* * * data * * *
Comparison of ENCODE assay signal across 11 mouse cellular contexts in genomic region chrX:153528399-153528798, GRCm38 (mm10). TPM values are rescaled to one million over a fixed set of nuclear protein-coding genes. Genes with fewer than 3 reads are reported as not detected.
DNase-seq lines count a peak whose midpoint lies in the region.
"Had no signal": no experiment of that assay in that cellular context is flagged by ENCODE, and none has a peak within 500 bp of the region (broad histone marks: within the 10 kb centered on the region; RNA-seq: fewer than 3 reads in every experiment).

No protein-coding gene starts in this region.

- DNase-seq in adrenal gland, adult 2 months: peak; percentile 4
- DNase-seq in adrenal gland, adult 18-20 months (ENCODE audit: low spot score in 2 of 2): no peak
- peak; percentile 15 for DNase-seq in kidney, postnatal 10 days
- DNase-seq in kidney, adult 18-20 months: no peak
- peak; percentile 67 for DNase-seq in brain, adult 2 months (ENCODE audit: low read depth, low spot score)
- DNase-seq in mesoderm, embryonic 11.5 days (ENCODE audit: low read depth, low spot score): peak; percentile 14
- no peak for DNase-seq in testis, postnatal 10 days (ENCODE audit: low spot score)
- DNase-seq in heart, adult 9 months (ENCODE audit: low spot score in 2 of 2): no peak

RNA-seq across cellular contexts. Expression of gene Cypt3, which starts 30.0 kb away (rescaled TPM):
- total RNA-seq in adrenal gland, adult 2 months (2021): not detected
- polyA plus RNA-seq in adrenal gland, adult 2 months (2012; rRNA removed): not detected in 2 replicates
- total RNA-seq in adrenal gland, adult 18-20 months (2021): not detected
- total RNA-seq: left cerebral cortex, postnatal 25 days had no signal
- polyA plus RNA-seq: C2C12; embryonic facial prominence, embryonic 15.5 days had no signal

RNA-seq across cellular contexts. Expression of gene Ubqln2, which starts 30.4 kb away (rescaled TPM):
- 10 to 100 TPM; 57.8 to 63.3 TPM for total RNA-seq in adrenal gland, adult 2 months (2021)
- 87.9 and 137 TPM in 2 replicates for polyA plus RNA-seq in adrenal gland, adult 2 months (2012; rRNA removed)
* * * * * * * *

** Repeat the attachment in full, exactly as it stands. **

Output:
Comparison of ENCODE assay signal across 11 mouse cellular contexts in genomic region chrX:153528399-153528798, GRCm38 (mm10). TPM values are rescaled to one million over a fixed set of nuclear protein-coding genes. Genes with fewer than 3 reads are reported as not detected.
DNase-seq lines count a peak whose midpoint lies in the region.
"Had no signal": no experiment of that assay in that cellular context is flagged by ENCODE, and none has a peak within 500 bp of the region (broad histone marks: within the 10 kb centered on the region; RNA-seq: fewer than 3 reads in every experiment).

No protein-coding gene starts in this region.

- DNase-seq in adrenal gland, adult 2 months: peak; percentile 4
- DNase-seq in adrenal gland, adult 18-20 months (ENCODE audit: low spot score in 2 of 2): no peak
- peak; percentile 15 for DNase-seq in kidney, postnatal 10 days
- DNase-seq in kidney, adult 18-20 months: no peak
- peak; percentile 67 for DNase-seq in brain, adult 2 months (ENCODE audit: low read depth, low spot score)
- DNase-seq in mesoderm, embryonic 11.5 days (ENCODE audit: low read depth, low spot score): peak; percentile 14
- no peak for DNase-seq in testis, postnatal 10 days (ENCODE audit: low spot score)
- DNase-seq in heart, adult 9 months (ENCODE audit: low spot score in 2 of 2): no peak

RNA-seq across cellular contexts. Expression of gene Cypt3, which starts 30.0 kb away (rescaled TPM):
- total RNA-seq in adrenal gland, adult 2 months (2021): not detected
- polyA plus RNA-seq in adrenal gland, adult 2 months (2012; rRNA removed): not detected in 2 replicates
- total RNA-seq in adrenal gland, adult 18-20 months (2021): not detected
- total RNA-seq: left cerebral cortex, postnatal 25 days had no signal
- polyA plus RNA-seq: C2C12; embryonic facial prominence, embryonic 15.5 days had no signal

RNA-seq across cellular contexts. Expression of gene Ubqln2, which starts 30.4 kb away (rescaled TPM):
- 10 to 100 TPM; 57.8 to 63.3 TPM for total RNA-seq in adrenal gland, adult 2 months (2021)
- 87.9 and 137 TPM in 2 replicates for polyA plus RNA-seq in adrenal gland, adult 2 months (2012; rRNA removed)